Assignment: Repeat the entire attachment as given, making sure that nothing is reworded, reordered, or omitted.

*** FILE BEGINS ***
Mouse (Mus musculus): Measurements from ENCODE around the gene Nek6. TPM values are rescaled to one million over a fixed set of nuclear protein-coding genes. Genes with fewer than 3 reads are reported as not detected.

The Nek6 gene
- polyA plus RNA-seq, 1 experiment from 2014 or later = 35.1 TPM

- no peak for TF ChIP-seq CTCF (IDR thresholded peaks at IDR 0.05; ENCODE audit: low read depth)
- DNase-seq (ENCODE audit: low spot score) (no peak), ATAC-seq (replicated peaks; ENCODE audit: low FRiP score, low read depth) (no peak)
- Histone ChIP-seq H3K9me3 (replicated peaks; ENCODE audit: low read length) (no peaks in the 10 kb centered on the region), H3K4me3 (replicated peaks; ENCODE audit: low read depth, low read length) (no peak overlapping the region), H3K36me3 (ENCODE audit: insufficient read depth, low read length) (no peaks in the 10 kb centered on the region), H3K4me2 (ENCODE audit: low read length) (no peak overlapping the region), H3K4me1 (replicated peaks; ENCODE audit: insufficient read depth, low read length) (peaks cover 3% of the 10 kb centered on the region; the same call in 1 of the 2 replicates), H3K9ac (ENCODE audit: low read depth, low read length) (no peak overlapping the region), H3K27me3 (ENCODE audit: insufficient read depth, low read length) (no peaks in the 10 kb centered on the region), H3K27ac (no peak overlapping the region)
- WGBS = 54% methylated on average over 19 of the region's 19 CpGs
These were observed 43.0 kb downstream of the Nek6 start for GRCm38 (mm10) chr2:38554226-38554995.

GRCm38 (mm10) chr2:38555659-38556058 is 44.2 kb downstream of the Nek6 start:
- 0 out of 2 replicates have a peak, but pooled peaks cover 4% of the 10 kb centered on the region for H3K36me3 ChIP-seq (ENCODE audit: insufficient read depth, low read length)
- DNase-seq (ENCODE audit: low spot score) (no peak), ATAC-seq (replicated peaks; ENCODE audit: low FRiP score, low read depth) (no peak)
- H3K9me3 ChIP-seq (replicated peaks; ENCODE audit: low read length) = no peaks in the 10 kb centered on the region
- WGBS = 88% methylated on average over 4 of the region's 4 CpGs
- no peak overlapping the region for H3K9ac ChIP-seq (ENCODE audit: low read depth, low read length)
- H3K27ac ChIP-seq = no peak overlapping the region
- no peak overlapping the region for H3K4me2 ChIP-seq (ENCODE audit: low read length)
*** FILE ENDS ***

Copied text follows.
Mouse (Mus musculus): Measurements from ENCODE around the gene Nek6. TPM values are rescaled to one million over a fixed set of nuclear protein-coding genes. Genes with fewer than 3 reads are reported as not detected.

The Nek6 gene
- polyA plus RNA-seq, 1 experiment from 2014 or later = 35.1 TPM

- no peak for TF ChIP-seq CTCF (IDR thresholded peaks at IDR 0.05; ENCODE audit: low read depth)
- DNase-seq (ENCODE audit: low spot score) (no peak), ATAC-seq (replicated peaks; ENCODE audit: low FRiP score, low read depth) (no peak)
- Histone ChIP-seq H3K9me3 (replicated peaks; ENCODE audit: low read length) (no peaks in the 10 kb centered on the region), H3K4me3 (replicated peaks; ENCODE audit: low read depth, low read length) (no peak overlapping the region), H3K36me3 (ENCODE audit: insufficient read depth, low read length) (no peaks in the 10 kb centered on the region), H3K4me2 (ENCODE audit: low read length) (no peak overlapping the region), H3K4me1 (replicated peaks; ENCODE audit: insufficient read depth, low read length) (peaks cover 3% of the 10 kb centered on the region; the same call in 1 of the 2 replicates), H3K9ac (ENCODE audit: low read depth, low read length) (no peak overlapping the region), H3K27me3 (ENCODE audit: insufficient read depth, low read length) (no peaks in the 10 kb centered on the region), H3K27ac (no peak overlapping the region)
- WGBS = 54% methylated on average over 19 of the region's 19 CpGs
These were observed 43.0 kb downstream of the Nek6 start for GRCm38 (mm10) chr2:38554226-38554995.

GRCm38 (mm10) chr2:38555659-38556058 is 44.2 kb downstream of the Nek6 start:
- 0 out of 2 replicates have a peak, but pooled peaks cover 4% of the 10 kb centered on the region for H3K36me3 ChIP-seq (ENCODE audit: insufficient read depth, low read length)
- DNase-seq (ENCODE audit: low spot score) (no peak), ATAC-seq (replicated peaks; ENCODE audit: low FRiP score, low read depth) (no peak)
- H3K9me3 ChIP-seq (replicated peaks; ENCODE audit: low read length) = no peaks in the 10 kb centered on the region
- WGBS = 88% methylated on average over 4 of the region's 4 CpGs
- no peak overlapping the region for H3K9ac ChIP-seq (ENCODE audit: low read depth, low read length)
- H3K27ac ChIP-seq = no peak overlapping the region
- no peak overlapping the region for H3K4me2 ChIP-seq (ENCODE audit: low read length)